How To Get Rid Of Drain Flies

If you've just returned from vacation to a home filled with tiny flying pests, you may need to figure out how to get rid of drain flies. Also known as drain moths or sewer flies, these harmless but irritating insects breed in stagnant rainwater inside buckets, puddles and garbage cans. Drain flies, however, can also breed in standing water within your home. For example, an underused toilet or a leaky bathtub faucet can quickly become a haven for the pests. This guide will help you rid your home of drain flies and take preventative measures to avoid their pesky return.

To get rid of drain flies you will need:

  • Drain cleaner
  • Insecticide (specifically, the kind used to kill houseflies)
  • Grout (optional)
  1. Spray your infested drains with insecticide. Any aerosol-based insecticide that specializes in eliminating houseflies should be sufficient to destroy the drain flies and any eggs nesting within your drains. Since drain flies do not navigate the complex system of your house's piping, you only need to focus on areas and rooms that are clearly a source of the drain fly problem.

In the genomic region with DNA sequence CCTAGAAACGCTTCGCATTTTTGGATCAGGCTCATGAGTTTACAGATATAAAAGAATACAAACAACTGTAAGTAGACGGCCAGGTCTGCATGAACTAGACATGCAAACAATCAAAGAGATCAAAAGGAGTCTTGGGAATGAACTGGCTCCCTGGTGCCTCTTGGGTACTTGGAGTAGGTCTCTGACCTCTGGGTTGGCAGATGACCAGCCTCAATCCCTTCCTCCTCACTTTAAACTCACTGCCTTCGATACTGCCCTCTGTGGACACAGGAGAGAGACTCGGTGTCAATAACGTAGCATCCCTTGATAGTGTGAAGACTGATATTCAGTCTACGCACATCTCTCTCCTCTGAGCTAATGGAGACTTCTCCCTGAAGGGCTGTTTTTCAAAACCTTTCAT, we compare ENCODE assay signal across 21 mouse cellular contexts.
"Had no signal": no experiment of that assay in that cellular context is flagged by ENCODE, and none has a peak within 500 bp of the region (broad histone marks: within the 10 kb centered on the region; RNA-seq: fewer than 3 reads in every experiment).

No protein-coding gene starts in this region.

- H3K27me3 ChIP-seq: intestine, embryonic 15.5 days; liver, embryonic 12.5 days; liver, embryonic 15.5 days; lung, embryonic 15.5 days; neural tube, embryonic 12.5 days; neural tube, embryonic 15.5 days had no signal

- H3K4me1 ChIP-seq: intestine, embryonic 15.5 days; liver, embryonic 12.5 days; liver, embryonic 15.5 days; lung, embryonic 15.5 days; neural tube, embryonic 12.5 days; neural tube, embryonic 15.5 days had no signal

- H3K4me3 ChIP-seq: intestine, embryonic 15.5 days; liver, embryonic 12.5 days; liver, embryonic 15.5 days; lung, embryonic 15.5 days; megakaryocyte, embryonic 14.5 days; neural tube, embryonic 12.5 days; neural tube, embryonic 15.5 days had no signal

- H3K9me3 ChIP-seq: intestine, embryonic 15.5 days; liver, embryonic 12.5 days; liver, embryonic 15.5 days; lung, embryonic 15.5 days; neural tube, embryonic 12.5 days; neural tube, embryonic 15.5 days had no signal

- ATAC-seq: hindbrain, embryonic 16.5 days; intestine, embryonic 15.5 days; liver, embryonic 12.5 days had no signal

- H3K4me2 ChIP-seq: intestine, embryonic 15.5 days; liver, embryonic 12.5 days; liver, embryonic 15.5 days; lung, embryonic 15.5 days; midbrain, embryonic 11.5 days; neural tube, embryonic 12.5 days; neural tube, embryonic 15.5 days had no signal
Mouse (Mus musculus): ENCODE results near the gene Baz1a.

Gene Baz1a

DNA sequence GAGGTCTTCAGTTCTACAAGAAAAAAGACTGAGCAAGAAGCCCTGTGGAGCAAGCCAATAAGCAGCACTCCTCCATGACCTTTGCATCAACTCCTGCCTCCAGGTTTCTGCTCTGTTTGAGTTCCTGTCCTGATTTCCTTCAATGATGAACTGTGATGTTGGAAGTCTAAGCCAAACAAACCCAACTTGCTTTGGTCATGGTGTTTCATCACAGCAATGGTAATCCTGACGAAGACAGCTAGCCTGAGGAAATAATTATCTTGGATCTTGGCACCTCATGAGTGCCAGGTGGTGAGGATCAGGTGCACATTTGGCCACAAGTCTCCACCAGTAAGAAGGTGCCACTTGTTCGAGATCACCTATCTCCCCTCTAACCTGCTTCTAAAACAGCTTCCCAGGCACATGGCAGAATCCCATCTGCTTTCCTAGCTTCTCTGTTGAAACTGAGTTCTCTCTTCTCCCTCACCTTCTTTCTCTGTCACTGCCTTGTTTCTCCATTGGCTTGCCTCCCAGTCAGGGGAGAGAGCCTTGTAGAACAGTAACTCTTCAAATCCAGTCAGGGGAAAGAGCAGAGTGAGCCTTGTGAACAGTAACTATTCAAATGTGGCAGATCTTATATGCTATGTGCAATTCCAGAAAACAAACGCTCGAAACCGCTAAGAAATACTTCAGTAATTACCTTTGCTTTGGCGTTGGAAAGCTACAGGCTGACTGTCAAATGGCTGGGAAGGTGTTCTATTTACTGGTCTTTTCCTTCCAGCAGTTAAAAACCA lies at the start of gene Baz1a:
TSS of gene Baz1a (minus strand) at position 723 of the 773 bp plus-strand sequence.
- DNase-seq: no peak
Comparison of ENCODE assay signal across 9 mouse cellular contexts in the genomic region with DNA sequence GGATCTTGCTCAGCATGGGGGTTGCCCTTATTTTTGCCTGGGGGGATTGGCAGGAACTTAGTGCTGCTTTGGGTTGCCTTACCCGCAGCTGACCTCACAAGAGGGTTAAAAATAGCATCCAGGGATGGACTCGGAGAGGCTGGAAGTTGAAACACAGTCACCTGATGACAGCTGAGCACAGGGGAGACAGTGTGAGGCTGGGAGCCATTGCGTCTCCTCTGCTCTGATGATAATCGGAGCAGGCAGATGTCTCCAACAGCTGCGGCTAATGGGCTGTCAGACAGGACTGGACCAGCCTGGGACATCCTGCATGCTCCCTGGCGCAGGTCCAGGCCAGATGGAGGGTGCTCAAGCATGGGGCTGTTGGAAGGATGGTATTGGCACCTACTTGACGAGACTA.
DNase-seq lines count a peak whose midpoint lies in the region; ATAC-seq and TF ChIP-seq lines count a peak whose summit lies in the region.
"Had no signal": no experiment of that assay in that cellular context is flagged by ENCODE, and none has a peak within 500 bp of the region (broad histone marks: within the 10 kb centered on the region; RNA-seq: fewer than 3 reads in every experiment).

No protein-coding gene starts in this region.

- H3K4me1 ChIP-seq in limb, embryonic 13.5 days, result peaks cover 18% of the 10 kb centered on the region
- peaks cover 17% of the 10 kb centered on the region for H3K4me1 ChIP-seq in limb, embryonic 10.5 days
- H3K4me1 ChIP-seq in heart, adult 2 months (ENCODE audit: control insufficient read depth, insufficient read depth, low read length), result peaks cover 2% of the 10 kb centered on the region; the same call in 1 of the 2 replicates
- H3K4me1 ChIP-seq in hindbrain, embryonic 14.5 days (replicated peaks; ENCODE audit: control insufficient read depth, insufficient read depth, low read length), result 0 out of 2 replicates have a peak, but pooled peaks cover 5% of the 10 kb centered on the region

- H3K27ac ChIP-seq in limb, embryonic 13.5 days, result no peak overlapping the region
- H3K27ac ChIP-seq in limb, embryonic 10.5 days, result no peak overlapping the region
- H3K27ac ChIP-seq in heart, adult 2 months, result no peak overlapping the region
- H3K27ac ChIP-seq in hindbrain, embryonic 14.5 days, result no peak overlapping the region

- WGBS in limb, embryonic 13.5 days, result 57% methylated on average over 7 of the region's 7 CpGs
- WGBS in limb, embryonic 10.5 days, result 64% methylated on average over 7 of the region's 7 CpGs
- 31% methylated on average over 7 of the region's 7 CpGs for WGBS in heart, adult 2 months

2. Clean your kitchen sink drains thoroughly. If found in your kitchen, the drain flies are likely feeding on decaying food particles left behind in the residue within the drains of your kitchen sink. Use a strong drain cleaner to eliminate these food particles along with any eggs residing in your pipes.
  3. Grout your bathroom tiles. This step may seem like overkill in the initial removal of the infestation, but eliminating accumulated moisture in between your tiles will help prevent further appearances of drain flies.
  4. Scrub your toilet. Use another strong drain cleaner in the toilet to destroy the insect eggs. Bleach is not an insecticide, and will not eliminate your drain fly problem.
  5. Regularly clean gutters, air conditioner drains, and the area beneath your washing machine (if it becomes damp when in use). These further preventative measures will help to ensure that you do not have a return infestation after eliminating the initial problem.
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